Last week she was a pop up girl,
pouting prettily by a brand new car;
next week she might be tossing seaweed in a wok
for customers who idle by the counter, staring at the pretty
in the poster behind her.
The big chill
of realization, swarming tremors,
as she hands over their wrapped takeaway,
fast food, like fast beauty,
gobbled right before her eyes.
The once-pretty won’t be able to say
how she recognised the moment
– perhaps it’ll be a quivering eyelid,
where once there was covetous attention –
that shudders her through the thin door to silicon.
Fat sucked and re-injected
in the nick of time, she thinks,
needle threading her skin, erasing flaws,
stalling fine lines that may be
blurring her future.
The man with a scalpel in his hand is god.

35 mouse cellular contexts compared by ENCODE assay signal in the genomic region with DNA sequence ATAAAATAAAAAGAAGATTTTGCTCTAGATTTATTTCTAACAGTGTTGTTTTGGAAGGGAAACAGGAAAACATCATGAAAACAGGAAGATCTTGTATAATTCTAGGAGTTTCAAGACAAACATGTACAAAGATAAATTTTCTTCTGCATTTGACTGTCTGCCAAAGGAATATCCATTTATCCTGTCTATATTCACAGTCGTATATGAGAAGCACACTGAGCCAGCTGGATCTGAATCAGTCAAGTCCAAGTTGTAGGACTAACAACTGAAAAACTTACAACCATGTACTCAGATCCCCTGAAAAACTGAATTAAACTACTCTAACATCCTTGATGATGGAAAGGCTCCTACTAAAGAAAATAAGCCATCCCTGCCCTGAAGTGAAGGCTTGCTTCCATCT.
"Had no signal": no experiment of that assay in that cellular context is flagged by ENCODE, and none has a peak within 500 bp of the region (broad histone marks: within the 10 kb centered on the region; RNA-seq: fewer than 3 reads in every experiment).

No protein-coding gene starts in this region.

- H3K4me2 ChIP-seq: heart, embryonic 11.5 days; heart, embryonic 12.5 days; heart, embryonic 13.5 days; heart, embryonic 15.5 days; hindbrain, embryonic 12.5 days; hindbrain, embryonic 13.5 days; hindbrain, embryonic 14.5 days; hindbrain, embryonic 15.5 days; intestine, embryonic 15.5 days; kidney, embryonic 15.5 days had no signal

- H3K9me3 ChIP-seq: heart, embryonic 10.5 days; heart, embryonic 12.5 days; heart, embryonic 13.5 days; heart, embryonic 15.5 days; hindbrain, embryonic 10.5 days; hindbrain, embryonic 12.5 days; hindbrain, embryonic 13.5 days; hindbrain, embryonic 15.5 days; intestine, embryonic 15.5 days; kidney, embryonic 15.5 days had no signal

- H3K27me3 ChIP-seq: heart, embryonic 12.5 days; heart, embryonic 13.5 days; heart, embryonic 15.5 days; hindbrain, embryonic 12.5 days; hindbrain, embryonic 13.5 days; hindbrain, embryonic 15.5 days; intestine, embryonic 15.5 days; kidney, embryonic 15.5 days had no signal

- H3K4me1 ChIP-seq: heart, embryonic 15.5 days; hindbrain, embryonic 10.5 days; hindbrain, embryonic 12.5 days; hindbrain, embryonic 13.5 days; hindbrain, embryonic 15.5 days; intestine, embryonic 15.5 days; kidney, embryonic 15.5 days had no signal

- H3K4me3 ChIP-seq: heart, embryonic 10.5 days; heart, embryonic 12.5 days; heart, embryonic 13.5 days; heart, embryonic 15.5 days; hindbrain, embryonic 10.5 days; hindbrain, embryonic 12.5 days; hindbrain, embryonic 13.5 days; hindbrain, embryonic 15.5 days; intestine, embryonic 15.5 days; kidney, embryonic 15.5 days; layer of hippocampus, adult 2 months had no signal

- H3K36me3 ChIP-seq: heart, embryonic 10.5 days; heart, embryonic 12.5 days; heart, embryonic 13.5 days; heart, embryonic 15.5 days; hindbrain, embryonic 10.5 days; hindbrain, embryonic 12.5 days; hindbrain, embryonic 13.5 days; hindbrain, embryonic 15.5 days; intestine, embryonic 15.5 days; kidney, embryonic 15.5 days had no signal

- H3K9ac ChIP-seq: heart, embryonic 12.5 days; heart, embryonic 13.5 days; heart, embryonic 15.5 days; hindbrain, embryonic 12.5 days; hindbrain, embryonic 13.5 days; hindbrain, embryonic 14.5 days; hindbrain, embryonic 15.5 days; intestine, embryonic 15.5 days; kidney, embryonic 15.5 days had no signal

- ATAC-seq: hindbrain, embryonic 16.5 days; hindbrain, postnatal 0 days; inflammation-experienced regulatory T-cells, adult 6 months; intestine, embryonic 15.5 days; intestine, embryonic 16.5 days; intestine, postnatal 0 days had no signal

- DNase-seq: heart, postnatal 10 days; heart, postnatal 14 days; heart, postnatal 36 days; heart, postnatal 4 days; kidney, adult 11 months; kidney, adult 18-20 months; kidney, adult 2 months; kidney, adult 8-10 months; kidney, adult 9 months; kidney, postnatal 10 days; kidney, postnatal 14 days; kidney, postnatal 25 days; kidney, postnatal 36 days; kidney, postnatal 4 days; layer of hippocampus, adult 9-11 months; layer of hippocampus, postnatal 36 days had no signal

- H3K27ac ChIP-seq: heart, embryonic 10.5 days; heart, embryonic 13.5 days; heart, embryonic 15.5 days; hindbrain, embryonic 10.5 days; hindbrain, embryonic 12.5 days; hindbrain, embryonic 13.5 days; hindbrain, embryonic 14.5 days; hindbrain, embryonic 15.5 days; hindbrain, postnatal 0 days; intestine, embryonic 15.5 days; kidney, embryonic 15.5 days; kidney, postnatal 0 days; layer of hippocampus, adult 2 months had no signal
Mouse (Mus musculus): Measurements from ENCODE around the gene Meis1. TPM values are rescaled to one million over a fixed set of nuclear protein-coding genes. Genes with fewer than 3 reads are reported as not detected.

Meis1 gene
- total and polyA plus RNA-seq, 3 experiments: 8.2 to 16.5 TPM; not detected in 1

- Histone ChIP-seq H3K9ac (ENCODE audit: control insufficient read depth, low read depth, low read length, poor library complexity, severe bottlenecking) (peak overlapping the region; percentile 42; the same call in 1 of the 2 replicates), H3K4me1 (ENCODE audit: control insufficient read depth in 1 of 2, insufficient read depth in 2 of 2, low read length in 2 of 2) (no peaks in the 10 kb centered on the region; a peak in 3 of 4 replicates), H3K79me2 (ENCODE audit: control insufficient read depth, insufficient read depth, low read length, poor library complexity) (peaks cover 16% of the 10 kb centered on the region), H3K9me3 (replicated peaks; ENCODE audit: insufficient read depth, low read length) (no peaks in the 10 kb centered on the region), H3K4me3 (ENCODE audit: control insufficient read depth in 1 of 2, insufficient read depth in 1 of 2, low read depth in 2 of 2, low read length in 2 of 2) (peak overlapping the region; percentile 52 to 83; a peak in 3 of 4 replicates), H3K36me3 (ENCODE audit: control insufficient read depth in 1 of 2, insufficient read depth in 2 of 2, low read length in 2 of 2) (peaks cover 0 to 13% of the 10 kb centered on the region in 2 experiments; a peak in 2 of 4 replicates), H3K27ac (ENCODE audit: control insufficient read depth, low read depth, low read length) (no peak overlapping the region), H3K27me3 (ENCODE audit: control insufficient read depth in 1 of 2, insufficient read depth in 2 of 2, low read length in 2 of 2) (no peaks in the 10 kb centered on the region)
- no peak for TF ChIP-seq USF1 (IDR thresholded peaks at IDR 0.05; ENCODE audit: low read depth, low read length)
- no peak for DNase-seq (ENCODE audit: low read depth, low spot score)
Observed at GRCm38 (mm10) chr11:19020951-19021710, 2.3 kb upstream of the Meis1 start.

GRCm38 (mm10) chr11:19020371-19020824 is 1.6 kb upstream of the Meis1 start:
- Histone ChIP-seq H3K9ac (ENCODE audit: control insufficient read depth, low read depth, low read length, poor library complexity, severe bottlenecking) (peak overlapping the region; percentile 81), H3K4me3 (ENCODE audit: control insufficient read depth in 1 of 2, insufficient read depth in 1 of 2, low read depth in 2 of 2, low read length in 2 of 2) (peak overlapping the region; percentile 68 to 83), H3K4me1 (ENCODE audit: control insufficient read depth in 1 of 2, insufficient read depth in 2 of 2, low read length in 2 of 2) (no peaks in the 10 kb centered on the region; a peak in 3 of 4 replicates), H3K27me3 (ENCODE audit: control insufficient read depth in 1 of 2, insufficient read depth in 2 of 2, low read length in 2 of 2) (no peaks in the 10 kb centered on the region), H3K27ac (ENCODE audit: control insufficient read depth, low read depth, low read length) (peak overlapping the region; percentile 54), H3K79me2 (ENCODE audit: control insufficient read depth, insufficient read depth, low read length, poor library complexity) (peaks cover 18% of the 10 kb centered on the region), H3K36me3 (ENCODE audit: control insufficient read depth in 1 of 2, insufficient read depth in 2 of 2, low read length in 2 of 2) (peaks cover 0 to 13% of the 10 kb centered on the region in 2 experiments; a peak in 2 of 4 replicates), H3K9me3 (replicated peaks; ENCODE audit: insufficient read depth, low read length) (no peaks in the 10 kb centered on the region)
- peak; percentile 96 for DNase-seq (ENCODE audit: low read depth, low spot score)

Pretties face their new Dorian Grey illusions,
poised beside each other in a startling symmetry;
this engineered beauty necessary, they are told,
for wealth and sexual power, recognition.
But there’s a risk in seeking
cosmetic artifice, believing the promises
of counterfeit consultants; the danger
of the arrow that may pierce mistakenly,
prematurely, call time.
© Afric McGlinchey
The cost of being 'pretty' in Thailand
Afric McGlinchey won the prestigious Hennessy Poetry Award (2011). Her début collection,
The lucky star of hidden things, was published in 2012 by Salmon Poetry.